Why are my EC/TDS readings inaccurate?

There are multiple factors that can influence your EC/TDS readings.

Polarization Effect (Two Electrode Probes)

The polarization effect happens when a charge builds up between the two electrodes. This extra charge can cause your EC readings to be lower than they are expected to be. This can be minimized by two electrode probes that are made out of graphite instead of stainless steel.

Fringe Field Effect (Four Ring Probes)

The fringe field effect is when the measurement field, the constant electrical current, extends outside of the probe. You only need to worry about the fringe field effect if your probe is too close to the sides of the container or pipe where you are taking an EC measurement. A good rule of thumb is to keep the probe at least an inch away from all surfaces. The distance you need to keep the probe varies, so just check the manual.

Is the rubber ring removed? (Four Ring Probes)

If your probe is a new four ring probe, take a look inside the probe sleeve near the bottom. There is a small clear rubber circle around the internal section of the probe. This is to help preserve the probe during shipping, but it can interfere with your readings. Carefully remove the rubber circle, then re-calibrate the probe.

Did you calibrate?

If you are testing for USP standards, or in aggressive chemicals, you will need to calibrate more often. If the probe is used daily, calibrate daily. If not, calibrate the probe prior to use.

Did you calibrate correctly?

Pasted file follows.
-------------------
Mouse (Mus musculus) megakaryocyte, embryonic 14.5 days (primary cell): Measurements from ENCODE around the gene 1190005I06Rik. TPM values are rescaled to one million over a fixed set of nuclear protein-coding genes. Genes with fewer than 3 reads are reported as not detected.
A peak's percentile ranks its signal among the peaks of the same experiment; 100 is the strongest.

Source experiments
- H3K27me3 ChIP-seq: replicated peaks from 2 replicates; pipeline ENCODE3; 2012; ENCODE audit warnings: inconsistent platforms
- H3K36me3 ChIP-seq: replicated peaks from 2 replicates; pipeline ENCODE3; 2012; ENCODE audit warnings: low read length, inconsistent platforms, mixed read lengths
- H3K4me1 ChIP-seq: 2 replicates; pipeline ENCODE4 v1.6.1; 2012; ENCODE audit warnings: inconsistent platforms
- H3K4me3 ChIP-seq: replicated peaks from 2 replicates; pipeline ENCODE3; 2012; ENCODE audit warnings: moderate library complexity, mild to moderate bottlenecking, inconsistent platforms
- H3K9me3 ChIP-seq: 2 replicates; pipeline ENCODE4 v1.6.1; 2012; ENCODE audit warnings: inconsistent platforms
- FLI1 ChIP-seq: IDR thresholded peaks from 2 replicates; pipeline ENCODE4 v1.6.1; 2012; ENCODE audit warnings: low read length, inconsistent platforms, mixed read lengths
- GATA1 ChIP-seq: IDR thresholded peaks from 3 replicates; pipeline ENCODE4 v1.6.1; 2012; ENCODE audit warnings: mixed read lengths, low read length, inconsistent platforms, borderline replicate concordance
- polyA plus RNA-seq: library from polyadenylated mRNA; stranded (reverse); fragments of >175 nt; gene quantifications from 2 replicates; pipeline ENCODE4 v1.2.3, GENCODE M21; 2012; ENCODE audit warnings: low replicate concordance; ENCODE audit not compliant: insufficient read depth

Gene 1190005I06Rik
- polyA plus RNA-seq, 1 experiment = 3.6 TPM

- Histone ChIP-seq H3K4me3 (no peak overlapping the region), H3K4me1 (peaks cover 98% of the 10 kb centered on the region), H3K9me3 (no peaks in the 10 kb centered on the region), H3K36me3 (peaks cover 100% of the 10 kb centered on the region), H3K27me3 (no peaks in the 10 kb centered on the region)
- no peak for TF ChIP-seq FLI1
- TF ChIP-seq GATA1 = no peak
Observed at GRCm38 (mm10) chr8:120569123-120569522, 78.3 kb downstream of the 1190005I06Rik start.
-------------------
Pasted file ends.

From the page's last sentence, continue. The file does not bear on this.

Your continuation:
Proper and frequent calibration is key. If the probe is used daily, calibrate daily. If not, calibrate the probe prior to use. Certain calibration steps are vital as EC calibration standards have no buffering capacity and are easily contaminated.

Did you use the right calibration standard?

When doing a single point calibration, calibrate in the air first (zero point) and then the calibration standard used should be as close to the actual concentration of your sample as possible. If your sample concentration fluctuates regularly in a wide range, you may need a probe and meter that can calibrate to multiple standards to increase your accuracy.

Thermal equilibrium

Even with temperature compensation, it takes time for the probe to reach a stabilized temperature state. Make sure to allow a few minutes for the probe to reach this equilibrium.

Air Bubbles

Air bubbles can wreak havoc on readings as the sensing parts of the probes may not be completely submerged in the sample. Gently swirl the probe and/or tap the probe on the bottom of the beaker. This should be enough to dislodge any trapped bubbles.

Maybe what’s in your analyte is non-ionic.

Not all things that cause TDS break apart into ions while in solution. Double check that your analyte breaks apart into ions when in solution. If it does not become ionic, there could be other means of testing available.